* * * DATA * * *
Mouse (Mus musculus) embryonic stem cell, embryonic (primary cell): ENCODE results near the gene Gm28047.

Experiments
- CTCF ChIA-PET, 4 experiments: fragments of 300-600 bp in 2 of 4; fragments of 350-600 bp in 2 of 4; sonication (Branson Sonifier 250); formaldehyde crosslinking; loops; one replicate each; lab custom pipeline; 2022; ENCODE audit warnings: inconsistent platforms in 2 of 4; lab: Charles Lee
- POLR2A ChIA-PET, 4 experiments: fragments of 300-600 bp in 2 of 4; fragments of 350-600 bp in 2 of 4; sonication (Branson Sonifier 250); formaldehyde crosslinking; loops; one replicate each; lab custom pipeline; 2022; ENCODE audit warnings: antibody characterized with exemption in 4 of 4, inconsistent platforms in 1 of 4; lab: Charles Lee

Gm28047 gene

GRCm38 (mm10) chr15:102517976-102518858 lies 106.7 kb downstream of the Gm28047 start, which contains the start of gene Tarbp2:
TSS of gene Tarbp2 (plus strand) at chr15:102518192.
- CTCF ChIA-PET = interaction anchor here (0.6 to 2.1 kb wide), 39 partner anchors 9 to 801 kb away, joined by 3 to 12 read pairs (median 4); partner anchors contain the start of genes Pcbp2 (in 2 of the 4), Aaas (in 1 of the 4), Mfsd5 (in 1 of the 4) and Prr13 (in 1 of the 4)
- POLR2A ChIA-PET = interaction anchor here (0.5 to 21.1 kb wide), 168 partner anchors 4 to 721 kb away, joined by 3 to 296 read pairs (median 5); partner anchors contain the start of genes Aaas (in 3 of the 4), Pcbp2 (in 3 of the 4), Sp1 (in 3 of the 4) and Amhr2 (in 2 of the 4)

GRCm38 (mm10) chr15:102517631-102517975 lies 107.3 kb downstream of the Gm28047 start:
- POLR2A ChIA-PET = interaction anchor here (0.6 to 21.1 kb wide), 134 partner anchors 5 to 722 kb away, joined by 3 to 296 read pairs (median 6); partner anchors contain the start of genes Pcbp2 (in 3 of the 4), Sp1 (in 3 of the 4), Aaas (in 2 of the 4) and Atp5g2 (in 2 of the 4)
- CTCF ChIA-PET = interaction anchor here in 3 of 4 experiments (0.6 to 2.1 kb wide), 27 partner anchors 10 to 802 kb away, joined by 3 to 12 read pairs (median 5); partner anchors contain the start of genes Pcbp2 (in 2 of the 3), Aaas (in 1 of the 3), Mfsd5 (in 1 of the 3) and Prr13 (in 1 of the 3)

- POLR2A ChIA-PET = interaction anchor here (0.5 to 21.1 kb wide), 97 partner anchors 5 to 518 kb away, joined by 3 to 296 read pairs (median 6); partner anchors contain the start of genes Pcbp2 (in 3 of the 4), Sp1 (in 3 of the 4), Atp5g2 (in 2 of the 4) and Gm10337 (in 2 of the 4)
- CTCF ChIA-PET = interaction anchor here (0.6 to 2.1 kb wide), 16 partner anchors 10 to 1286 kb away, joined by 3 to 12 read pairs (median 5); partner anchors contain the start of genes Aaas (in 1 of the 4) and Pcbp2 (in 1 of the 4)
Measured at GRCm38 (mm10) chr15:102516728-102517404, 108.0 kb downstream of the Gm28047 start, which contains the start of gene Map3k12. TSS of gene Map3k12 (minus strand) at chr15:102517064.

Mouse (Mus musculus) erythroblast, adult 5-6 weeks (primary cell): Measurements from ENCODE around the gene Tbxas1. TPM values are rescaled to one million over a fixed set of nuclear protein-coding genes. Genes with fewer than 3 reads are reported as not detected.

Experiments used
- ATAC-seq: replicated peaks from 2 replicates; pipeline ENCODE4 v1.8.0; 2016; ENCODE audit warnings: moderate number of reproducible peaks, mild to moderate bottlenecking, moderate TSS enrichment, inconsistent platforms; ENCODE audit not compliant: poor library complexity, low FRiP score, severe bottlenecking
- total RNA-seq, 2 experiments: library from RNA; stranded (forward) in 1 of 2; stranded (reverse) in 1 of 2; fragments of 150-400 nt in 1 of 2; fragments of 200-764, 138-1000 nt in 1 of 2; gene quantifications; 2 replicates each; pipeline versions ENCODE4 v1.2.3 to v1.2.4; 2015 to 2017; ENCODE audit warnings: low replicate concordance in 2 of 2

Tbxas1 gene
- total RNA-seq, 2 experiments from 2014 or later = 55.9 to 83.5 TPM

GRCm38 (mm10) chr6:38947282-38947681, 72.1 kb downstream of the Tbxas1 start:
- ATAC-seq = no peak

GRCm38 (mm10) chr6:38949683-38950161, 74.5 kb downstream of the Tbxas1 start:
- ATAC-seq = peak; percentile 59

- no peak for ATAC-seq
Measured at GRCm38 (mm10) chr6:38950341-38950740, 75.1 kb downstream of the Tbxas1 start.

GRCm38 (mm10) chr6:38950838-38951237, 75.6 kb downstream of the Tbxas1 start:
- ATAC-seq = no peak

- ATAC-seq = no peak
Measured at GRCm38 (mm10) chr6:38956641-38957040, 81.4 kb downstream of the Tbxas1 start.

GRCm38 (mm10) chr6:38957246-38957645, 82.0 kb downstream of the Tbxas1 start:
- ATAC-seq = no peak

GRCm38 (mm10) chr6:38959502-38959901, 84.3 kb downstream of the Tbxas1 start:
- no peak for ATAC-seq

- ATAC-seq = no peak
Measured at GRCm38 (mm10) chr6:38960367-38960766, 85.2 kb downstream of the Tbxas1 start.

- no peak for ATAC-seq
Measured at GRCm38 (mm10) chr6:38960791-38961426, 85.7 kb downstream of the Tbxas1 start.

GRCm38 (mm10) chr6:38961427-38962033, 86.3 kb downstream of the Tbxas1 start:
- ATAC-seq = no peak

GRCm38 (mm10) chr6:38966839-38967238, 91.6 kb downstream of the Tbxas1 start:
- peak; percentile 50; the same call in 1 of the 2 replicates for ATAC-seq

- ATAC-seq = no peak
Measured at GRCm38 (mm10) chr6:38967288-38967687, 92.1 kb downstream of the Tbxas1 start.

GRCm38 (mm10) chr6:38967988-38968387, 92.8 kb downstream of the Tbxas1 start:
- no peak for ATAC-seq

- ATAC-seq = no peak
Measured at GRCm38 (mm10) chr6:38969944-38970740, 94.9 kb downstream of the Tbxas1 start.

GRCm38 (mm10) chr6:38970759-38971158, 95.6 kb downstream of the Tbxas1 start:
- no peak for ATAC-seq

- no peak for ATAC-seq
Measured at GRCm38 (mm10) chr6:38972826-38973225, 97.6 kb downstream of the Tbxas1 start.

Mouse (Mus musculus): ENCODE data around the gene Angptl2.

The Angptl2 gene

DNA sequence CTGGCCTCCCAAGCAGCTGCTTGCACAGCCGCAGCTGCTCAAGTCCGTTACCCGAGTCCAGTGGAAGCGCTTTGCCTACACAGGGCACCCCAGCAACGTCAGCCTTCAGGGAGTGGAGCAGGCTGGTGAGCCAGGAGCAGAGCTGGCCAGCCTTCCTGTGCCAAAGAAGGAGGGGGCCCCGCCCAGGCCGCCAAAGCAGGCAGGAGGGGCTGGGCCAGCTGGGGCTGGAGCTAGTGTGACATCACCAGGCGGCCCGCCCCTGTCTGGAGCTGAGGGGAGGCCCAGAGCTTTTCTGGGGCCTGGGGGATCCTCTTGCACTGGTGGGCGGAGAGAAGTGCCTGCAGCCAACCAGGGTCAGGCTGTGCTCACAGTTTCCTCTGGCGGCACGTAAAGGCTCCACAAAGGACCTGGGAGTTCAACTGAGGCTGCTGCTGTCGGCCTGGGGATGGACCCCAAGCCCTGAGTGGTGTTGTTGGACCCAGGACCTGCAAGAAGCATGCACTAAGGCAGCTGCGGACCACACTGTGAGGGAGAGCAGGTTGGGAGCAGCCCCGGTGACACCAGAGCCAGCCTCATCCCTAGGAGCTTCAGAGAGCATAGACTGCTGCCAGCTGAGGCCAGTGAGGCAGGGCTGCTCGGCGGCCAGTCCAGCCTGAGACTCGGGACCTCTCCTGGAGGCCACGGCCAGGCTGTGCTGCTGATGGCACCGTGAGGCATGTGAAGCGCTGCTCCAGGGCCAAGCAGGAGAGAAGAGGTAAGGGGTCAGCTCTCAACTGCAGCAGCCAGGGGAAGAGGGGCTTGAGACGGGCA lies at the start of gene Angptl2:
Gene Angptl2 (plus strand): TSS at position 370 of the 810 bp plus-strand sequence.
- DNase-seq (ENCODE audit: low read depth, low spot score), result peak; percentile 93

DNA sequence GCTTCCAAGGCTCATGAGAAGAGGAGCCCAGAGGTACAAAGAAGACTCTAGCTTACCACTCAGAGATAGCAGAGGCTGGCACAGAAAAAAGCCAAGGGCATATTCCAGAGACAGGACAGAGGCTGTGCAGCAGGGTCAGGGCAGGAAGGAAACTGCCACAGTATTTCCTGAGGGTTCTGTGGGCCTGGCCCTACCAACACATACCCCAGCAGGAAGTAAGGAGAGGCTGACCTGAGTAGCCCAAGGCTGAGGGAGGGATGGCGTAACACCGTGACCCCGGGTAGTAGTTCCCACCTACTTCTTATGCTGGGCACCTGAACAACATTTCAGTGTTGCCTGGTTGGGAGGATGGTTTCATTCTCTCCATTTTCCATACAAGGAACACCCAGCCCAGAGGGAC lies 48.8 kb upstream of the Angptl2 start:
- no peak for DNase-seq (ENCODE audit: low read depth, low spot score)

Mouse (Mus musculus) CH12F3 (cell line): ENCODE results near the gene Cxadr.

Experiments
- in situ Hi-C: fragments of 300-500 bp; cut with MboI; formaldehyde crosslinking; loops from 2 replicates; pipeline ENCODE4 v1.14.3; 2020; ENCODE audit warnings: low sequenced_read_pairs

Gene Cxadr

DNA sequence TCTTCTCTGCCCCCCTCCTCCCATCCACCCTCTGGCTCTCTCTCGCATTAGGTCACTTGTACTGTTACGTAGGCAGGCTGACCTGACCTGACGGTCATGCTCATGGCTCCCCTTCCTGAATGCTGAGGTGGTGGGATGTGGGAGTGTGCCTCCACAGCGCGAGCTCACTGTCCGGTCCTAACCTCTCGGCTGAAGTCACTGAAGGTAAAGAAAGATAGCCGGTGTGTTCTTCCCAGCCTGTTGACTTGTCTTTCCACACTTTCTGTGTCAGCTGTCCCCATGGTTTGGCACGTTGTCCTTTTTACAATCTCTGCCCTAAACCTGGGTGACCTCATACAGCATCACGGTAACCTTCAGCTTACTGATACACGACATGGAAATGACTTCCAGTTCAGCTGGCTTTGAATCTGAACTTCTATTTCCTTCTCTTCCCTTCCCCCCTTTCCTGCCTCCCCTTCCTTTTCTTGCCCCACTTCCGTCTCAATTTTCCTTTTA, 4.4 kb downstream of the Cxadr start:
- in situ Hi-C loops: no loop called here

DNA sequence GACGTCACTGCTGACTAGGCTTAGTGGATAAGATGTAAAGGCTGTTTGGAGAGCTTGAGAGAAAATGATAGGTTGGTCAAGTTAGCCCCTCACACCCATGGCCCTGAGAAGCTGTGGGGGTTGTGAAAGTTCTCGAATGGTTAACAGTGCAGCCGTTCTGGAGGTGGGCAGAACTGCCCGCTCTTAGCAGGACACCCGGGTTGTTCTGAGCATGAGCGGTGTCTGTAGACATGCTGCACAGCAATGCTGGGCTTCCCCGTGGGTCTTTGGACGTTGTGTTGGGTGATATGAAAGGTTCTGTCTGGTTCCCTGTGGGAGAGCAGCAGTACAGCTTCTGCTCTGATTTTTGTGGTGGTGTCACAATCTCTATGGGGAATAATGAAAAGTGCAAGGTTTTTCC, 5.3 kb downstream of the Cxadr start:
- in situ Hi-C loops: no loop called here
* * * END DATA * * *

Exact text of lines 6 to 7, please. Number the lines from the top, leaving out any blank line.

GRCm38 (mm10) chr15:102517976-102518858 lies 106.7 kb downstream of the Gm28047 start, which contains the start of gene Tarbp2:
TSS of gene Tarbp2 (plus strand) at chr15:102518192.